Many warehouse developers are now choosing to introduce innovative and pro-environmental solutions in their projects - e.g. "green" building roofs, installation of photovoltaic batteries or other solutions reducing the environmental impact of the investment. This undoubtedly increases the quality of each project and may encourage to invest those investors who pay special attention to environmental protection issues.

Developers are also constantly looking for new solutions for their products that will differentiate them from the competition and attract new tenants. Such new products include urban warehouses (the so-called "last mile") located within city boundaries and thus allowing for shorter delivery times at their final stage. Such products are also gaining popularity among tenants looking for relatively small warehouse space with the possibility of running an office and showroom. Tenants' interest translates into demand for such commercialized facilities among institutional investors.

At the same time, such facilities pose an interesting challenge for warehouse developers in the area of shaping the urban fabric. The existing classical warehouses located outside of city boundaries have not, in principle, fulfilled any social function, while the new urban form of warehouses must not only correspond architecturally to the surroundings, but also respond to the social needs of city residents.

The future of the real estate warehouse market

The current situation related to the COVID-19 pandemic has strengthened and accelerated the dominance of the warehouse properties sector in Poland, especially in view of the weakening of other traditional commercial real estate sectors such as offices, retail and hotels. The warehouse sector seems to be immune to the current pandemic situation, and the rise of e-commerce only deepens this dominance. Developers are responding to the growing interest of new investors in this market segment by offering various cooperation and investment models to potential investors. This gives hope for further dynamic growth of the Polish warehouse market in the coming years.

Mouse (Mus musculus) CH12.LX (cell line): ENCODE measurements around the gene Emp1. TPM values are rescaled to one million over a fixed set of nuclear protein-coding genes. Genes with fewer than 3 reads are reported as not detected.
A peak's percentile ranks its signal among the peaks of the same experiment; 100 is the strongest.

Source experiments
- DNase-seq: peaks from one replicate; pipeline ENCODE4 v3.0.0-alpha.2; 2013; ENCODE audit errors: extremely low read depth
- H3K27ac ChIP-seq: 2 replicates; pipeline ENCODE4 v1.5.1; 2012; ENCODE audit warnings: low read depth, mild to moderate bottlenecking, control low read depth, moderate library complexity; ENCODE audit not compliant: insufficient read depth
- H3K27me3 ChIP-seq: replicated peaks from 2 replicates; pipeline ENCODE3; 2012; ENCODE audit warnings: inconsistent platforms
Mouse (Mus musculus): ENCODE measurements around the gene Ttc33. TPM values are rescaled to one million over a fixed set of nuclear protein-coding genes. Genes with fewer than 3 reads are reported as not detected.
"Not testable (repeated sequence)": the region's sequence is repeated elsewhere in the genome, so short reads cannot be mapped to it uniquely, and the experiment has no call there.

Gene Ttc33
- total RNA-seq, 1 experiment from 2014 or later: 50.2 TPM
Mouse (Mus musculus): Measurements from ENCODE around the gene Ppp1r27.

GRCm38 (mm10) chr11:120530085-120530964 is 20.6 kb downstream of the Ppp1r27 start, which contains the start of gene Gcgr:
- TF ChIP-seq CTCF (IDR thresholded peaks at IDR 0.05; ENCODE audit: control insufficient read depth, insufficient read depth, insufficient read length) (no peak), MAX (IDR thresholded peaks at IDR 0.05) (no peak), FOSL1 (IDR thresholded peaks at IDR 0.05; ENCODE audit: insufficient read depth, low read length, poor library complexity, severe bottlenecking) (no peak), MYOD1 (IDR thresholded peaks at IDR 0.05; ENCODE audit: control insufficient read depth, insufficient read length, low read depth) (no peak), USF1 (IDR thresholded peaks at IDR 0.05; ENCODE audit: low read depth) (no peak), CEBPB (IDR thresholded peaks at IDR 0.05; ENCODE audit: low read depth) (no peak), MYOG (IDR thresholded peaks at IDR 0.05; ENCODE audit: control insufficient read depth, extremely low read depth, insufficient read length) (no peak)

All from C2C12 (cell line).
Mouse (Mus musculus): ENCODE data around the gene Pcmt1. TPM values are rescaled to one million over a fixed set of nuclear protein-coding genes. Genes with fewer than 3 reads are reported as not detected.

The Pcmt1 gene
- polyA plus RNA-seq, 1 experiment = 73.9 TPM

This alert can also be viewed in Polish

 

Please note that this article was originally published in Outsourcing & More magazine on 1 May 2021. 

Contact Information

Copyright © 2022 Baker & McKenzie. All rights reserved. Ownership: This documentation and content (Content) is a proprietary resource owned exclusively by Baker McKenzie (meaning Baker & McKenzie International and its member firms). The Content is protected under international copyright conventions. Use of this Content does not of itself create a contractual relationship, nor any attorney/client relationship, between Baker McKenzie and any person. Non-reliance and exclusion: All Content is for informational purposes only and may not reflect the most current legal and regulatory developments. All summaries of the laws, regulations and practice are subject to change. The Content is not offered as legal or professional advice for any specific matter. It is not intended to be a substitute for reference to (and compliance with) the detailed provisions of applicable laws, rules, regulations or forms. Legal advice should always be sought before taking any action or refraining from taking any action based on any Content. Baker McKenzie and the editors and the contributing authors do not guarantee the accuracy of the Content and expressly disclaim any and all liability to any person in respect of the consequences of anything done or permitted to be done or omitted to be done wholly or partly in reliance upon the whole or any part of the Content. The Content may contain links to external websites and external websites may link to the Content. Baker McKenzie is not responsible for the content or operation of any such external sites and disclaims all liability, howsoever occurring, in respect of the content or operation of any such external websites. Attorney Advertising: This Content may qualify as “Attorney Advertising” requiring notice in some jurisdictions. To the extent that this Content may qualify as Attorney Advertising, PRIOR RESULTS DO NOT GUARANTEE A SIMILAR OUTCOME. Reproduction: Reproduction of reasonable portions of the Content is permitted provided that (i) such reproductions are made available free of charge and for non-commercial purposes, (ii) such reproductions are properly attributed to Baker McKenzie, (iii) the portion of the Content being reproduced is not altered or made available in a manner that modifies the Content or presents the Content being reproduced in a false light and (iv) notice is made to the disclaimers included on the Content. The permission to re-copy does not allow for incorporation of any substantial portion of the Content in any work or publication, whether in hard copy, electronic or any other form or for commercial purposes.